During the summer of 1989, a water balance study was conducted at Lee Valley Reservoir, located approximately 19 miles southwest of the town of Eagar in Apache County, Arizona. The objectives of this study were to quantify evaporation and seepage losses from the lake and substantiate the use of a land-based evaporation pan to estimate lake evaporation. Lake level, inflow, controlled releases, precipitation and evaporation were measured on a twice weekly basis for six months from May 1 to October 31. Evaporation was measured in a Class A evaporation pan designed to float in the reservoir. Evaporation was also measured at a Class A land pan near the town of Eagar. A 1.0 inch difference in the estimated rate and the measured rate for a 147-day period of common record represents a 3.6% error between the land-based pan and the floating pan. Total losses from the lake over the six -month period were 224 acre-feet. Of this loss controlled releases accounted for 8.2 acre-feet, and evaporation was measured at 116 acre-feet. The remaining loss of 100 acre-feet is due to seepage, much of which can be seen as seeps rising within 800 feet downstream from the dam. Using average data from past years, an annual water balance for the lake was also calculated.
Amalfi, Frederick A.; Atkinson, Elizabeth M.; McNaughton, Julie D.; Sommerfeld, Milton R. (Arizona-Nevada Academy of Science, 1990-04-21)
A test protocol was evaluated for estimating the acute toxicity of urban stormwater runoff to aquatic life. Potential deleterious effects of storm flows on the aquatic community of small artificial impoundments were examined by application of short-term bioassays. Definitive, static renewal, acute toxicity tests were performed using the fathead minnow, Pimephales promelas, and the crustacean, Daphnia magna. The feasibility study indicated that short-term bioassays may provide an alternative to individual chemical constituent measurements and comparisons to numerical water quality criteria for protection of aquatic life. Biotoxicity tests may identify synergistic interactions to chemicals which individually meet specific water quality criteria but collectively lead to toxicity.
Hawkins, Richard H. (Arizona-Nevada Academy of Science, 1990-04-21)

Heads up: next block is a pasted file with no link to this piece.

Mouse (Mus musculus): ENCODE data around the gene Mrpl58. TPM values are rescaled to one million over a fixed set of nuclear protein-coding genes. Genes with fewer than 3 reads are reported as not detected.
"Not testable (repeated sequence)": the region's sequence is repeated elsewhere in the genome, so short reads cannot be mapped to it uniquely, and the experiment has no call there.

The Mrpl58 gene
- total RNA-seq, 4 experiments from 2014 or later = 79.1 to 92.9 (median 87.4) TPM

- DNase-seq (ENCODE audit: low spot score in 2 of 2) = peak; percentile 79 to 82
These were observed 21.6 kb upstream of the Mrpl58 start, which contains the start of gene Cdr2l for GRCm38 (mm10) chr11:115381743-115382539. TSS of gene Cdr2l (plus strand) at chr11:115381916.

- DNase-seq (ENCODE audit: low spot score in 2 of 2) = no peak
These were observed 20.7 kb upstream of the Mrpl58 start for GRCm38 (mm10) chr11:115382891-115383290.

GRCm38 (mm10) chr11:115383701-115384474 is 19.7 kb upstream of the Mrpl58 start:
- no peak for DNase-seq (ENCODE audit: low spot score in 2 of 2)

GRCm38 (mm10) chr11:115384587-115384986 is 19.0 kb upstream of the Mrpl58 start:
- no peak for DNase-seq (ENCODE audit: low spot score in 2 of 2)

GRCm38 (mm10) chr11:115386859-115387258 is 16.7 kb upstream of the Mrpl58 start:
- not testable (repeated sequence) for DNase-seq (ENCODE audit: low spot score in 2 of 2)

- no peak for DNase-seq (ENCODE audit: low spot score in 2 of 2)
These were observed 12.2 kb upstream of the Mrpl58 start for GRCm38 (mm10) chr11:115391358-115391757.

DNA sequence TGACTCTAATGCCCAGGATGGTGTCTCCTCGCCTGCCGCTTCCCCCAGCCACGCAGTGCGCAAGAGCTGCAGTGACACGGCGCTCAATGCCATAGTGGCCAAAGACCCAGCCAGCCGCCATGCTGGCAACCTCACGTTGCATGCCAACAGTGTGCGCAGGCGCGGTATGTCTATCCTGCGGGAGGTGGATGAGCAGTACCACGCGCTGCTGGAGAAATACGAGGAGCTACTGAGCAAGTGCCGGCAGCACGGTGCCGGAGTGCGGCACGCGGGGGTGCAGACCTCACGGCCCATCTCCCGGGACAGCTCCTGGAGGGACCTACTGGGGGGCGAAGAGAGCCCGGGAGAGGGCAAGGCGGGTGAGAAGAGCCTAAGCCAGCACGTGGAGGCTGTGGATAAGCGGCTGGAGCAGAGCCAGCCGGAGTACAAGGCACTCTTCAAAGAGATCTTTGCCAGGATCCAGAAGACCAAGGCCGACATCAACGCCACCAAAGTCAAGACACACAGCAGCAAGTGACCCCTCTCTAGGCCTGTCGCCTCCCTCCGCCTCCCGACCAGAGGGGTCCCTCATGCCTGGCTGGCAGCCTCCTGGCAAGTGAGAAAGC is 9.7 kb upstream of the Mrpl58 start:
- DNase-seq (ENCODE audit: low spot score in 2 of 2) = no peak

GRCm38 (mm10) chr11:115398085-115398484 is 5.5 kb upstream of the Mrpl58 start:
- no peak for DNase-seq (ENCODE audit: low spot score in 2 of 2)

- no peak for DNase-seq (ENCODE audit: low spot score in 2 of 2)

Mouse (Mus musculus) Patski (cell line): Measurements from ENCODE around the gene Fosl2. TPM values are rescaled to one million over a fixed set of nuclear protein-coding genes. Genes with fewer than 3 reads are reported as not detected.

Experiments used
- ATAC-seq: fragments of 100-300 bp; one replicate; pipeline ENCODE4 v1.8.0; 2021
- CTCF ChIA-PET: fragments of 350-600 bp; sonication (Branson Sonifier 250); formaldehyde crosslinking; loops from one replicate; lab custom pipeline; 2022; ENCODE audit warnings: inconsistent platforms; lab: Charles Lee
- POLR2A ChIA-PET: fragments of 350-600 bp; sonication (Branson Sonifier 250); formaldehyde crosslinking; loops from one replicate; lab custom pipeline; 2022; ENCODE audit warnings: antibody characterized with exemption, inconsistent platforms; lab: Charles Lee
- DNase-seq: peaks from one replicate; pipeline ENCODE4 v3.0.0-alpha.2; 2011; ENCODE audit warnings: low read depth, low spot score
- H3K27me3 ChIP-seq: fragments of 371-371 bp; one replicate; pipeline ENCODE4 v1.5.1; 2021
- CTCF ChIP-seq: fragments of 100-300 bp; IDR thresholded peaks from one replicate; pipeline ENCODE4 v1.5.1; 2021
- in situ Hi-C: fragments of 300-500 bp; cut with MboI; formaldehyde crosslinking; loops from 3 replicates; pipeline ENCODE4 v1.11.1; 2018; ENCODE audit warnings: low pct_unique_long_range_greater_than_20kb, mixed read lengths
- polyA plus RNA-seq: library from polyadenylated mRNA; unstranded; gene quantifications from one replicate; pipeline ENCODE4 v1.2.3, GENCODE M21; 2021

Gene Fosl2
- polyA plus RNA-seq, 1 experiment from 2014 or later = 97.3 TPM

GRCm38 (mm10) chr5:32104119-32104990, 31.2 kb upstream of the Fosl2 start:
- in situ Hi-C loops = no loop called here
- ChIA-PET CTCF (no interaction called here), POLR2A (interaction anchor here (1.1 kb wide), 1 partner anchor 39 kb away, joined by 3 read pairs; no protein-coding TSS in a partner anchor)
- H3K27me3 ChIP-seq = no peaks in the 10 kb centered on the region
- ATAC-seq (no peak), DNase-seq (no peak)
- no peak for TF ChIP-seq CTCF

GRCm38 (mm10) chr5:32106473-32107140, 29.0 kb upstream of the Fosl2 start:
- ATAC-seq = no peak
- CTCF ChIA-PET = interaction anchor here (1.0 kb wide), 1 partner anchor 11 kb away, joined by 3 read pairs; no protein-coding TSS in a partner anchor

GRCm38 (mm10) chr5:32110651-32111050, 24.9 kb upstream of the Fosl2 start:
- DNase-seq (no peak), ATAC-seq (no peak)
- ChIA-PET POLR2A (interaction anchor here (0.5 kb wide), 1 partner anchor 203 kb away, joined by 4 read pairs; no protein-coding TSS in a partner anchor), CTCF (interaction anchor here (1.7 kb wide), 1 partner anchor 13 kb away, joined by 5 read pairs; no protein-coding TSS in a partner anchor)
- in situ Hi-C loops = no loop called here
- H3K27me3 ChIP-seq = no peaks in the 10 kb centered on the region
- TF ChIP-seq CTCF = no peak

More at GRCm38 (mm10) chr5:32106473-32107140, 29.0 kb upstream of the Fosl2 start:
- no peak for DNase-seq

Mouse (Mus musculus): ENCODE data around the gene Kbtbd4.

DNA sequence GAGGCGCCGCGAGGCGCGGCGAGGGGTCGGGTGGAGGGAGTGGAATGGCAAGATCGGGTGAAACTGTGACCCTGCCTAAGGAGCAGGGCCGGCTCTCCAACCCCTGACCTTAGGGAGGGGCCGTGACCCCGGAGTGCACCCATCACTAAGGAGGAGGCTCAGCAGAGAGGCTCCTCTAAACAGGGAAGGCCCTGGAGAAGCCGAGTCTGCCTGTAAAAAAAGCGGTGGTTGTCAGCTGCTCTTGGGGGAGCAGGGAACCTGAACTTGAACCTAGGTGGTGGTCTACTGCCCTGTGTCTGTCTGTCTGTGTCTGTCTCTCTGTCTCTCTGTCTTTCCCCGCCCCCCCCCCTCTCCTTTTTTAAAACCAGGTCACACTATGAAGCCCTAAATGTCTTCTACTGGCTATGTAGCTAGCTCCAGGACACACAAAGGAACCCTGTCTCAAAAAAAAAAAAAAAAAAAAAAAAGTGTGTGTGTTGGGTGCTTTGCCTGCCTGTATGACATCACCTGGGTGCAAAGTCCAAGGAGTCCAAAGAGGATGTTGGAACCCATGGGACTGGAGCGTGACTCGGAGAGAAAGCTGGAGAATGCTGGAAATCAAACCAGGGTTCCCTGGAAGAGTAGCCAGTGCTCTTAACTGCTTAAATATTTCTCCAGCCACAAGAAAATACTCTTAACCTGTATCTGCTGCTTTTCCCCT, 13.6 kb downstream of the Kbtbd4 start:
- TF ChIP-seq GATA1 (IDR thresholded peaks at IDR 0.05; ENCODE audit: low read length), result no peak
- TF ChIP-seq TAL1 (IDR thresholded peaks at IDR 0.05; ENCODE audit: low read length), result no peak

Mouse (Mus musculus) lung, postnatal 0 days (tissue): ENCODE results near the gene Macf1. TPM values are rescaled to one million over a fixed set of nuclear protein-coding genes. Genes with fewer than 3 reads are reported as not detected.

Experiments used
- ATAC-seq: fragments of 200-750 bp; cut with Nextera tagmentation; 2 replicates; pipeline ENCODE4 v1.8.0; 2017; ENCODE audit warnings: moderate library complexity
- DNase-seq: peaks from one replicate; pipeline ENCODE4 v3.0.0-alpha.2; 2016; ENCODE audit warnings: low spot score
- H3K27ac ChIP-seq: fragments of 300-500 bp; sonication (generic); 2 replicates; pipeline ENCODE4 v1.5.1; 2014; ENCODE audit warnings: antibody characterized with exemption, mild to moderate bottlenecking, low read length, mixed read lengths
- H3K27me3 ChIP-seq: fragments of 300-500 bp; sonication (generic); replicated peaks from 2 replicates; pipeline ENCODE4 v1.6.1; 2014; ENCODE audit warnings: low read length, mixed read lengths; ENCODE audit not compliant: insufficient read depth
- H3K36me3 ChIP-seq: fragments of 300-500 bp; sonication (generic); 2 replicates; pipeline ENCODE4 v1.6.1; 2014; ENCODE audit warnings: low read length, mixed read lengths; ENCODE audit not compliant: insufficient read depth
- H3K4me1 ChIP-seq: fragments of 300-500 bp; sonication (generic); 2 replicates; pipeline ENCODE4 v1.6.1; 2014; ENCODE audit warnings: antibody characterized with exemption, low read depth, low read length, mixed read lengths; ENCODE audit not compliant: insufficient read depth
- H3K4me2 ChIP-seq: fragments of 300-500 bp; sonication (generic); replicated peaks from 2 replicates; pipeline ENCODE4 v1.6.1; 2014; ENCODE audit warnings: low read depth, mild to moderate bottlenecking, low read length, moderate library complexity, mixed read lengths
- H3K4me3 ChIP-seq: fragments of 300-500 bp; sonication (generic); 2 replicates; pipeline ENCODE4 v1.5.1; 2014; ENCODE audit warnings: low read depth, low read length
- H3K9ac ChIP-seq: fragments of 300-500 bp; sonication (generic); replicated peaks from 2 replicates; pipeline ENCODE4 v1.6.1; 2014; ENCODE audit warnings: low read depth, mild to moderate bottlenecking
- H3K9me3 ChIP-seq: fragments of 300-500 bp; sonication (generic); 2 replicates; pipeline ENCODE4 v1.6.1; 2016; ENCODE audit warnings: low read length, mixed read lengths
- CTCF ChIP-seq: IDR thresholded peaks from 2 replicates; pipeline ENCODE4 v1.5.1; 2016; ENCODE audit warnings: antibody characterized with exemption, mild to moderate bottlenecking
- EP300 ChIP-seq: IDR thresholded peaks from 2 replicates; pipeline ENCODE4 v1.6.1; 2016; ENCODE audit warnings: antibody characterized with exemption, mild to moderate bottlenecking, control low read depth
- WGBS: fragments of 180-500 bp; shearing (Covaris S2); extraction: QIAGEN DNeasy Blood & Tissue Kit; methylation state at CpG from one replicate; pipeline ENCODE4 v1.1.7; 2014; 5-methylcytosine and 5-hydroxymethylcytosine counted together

A study of over 11,000 event rainfall and associated direct runoff events from 100 small watersheds was done, in a search for distinct patterns of runoff response and/or association with land type. The results show unexpected variety in the geometry and scale of the rainfall -runoff response. Groupings of similar response type and magnitude were made, and the associations with vegetative cover were tested. Five separate response groups were identified as follows: 1) Inactive, characterized by no recorded responses to any rainstorm in an extended period of record; 2) Complacent, characterized by a very small part of the rainfall (ca 0.1 to 3 percent) being converted to direct runoff, often as a linear response; 3) Standard behavior, the expected "textbook" response common to agricultural lands and humid sites, and in which the runoff slope increases with increasing rainfall, and the scale of runoff far exceeds the complacent response; 4) Violent behavior, in which an abstraction threshold of 2 -6 cm clearly precedes a sudden high response; and 5) Abrupt response in which a very high portion of the rainfall is converted to event runoff without appreciable abstraction, as typified by extensively urbanized drainages. The responses and the group identifications were parameterized by a simple broken -line linear rainfall-runoff equation, and a dichotomous key based on coefficient values is proposed. Only mild associations between response type or coefficient values and the four vegetative covers (Forest, Range, Agriculture, and Urban) were found. The variety of hydrologic behavior on forested watersheds encompassed that of the other three land types.